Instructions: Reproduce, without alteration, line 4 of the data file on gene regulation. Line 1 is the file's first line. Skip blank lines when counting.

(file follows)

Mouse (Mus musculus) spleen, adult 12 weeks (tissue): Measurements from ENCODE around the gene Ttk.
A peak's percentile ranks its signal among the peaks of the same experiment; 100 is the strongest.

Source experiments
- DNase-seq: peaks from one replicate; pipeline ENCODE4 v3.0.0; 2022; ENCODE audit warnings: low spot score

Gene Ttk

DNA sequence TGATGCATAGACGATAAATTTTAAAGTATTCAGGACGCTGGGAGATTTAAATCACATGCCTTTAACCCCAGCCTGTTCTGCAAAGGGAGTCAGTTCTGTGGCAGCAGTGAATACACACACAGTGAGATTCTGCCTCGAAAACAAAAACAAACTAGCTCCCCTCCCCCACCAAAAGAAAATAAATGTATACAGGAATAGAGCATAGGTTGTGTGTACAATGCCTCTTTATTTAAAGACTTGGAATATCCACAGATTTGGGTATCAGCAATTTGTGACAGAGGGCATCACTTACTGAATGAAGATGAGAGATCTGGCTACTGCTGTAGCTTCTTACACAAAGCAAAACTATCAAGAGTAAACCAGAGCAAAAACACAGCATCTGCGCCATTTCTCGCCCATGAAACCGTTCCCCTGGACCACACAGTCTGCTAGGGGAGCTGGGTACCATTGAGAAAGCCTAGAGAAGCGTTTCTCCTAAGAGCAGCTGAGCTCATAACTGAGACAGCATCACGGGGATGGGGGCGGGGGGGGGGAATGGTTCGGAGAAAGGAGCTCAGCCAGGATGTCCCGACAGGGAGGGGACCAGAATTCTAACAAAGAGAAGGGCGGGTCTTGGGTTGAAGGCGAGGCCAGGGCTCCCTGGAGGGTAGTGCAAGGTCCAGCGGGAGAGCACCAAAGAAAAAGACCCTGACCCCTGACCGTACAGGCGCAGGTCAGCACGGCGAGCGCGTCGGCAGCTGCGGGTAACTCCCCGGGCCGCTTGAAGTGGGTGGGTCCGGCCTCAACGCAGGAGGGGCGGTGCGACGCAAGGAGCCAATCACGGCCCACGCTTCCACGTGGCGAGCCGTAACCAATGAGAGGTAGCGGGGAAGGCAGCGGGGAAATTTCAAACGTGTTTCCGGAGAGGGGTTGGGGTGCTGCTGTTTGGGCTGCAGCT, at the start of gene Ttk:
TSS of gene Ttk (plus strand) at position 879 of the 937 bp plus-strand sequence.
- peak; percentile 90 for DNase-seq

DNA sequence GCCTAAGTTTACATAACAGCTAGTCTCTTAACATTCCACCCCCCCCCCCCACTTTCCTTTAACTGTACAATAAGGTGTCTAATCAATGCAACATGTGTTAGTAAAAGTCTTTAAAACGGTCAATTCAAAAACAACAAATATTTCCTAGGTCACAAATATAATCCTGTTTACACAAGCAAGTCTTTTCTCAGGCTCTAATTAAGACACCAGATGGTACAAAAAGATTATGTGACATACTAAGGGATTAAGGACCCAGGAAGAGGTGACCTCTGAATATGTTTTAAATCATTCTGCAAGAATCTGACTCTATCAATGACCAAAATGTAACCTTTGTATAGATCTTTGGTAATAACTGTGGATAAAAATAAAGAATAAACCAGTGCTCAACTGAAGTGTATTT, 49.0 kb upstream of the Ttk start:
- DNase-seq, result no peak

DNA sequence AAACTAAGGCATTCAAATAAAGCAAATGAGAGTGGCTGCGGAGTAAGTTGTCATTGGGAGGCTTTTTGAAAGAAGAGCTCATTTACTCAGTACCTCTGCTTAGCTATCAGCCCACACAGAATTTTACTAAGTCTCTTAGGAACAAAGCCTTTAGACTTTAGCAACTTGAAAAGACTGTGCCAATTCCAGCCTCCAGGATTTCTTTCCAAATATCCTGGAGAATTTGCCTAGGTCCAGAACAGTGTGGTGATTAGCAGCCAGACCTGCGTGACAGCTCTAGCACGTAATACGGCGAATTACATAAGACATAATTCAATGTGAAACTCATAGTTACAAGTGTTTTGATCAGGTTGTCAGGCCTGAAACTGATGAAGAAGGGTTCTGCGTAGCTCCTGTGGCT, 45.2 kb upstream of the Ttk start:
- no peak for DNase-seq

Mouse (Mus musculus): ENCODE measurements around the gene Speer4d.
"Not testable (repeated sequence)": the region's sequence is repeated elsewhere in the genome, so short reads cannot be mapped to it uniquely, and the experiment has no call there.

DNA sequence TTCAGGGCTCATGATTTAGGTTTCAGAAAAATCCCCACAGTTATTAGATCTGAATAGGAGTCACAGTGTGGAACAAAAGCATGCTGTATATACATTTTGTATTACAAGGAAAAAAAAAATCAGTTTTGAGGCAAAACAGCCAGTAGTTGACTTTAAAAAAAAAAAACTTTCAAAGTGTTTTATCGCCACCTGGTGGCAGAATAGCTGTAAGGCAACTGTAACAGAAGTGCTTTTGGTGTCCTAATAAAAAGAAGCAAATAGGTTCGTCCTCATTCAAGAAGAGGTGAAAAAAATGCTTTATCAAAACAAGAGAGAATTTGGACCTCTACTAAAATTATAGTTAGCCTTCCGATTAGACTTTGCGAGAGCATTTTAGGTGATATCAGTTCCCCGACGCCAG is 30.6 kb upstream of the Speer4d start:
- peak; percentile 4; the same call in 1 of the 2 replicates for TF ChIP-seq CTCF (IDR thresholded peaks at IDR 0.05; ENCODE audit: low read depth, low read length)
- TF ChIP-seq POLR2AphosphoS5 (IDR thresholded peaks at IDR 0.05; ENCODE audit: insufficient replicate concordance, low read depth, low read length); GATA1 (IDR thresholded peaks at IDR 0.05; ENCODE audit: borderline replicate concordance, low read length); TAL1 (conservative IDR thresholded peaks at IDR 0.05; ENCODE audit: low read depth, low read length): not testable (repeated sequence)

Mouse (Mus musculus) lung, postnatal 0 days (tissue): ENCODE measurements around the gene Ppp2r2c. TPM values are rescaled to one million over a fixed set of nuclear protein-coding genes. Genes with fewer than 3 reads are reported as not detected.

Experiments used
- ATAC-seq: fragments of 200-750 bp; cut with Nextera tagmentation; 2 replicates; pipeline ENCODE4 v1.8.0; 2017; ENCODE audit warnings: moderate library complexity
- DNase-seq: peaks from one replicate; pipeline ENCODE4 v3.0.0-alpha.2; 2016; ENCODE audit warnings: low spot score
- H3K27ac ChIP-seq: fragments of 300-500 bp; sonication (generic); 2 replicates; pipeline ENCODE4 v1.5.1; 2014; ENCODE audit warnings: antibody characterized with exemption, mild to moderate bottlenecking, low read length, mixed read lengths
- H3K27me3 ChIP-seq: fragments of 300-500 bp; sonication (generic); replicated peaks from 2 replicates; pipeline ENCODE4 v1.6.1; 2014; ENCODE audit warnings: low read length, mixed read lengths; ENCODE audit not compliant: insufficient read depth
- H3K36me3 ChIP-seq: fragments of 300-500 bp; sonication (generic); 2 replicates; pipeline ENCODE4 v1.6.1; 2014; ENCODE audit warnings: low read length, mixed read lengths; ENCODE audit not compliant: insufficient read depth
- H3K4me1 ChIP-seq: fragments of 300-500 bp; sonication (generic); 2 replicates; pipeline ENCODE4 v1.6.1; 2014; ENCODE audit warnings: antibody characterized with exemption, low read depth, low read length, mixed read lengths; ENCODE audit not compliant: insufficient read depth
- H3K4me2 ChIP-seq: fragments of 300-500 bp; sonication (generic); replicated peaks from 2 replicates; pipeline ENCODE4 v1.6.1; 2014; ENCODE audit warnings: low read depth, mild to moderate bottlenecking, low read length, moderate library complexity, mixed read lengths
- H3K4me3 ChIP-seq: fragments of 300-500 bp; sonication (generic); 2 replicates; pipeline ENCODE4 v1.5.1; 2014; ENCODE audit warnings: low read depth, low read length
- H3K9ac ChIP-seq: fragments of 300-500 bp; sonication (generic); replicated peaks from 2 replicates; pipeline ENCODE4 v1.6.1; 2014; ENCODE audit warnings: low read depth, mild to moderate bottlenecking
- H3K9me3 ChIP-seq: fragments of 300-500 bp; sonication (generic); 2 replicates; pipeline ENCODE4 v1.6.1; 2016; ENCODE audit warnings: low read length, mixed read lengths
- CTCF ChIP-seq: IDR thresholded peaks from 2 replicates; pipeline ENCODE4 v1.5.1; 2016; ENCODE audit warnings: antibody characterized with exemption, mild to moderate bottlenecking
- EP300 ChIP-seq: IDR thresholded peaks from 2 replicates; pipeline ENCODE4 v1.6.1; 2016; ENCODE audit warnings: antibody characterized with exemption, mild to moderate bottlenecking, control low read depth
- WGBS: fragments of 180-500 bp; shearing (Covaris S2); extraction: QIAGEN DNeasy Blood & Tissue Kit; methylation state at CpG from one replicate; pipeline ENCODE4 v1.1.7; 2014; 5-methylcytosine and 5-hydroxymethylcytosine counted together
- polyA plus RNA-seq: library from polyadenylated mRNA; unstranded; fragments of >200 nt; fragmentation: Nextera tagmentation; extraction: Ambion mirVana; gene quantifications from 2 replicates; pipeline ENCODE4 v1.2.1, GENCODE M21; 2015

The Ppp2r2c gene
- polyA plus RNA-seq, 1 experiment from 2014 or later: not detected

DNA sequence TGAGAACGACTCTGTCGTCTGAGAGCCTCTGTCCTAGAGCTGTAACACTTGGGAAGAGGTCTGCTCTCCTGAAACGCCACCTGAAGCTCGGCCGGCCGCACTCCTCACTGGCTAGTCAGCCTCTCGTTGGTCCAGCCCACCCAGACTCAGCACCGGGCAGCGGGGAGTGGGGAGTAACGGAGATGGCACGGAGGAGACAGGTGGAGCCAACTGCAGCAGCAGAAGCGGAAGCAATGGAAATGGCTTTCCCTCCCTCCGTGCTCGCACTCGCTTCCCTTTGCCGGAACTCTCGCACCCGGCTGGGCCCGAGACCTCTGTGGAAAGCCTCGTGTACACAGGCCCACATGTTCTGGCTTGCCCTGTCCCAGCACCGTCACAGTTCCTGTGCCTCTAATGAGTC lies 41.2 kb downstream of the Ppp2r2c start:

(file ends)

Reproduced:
- DNase-seq: peaks from one replicate; pipeline ENCODE4 v3.0.0; 2022; ENCODE audit warnings: low spot score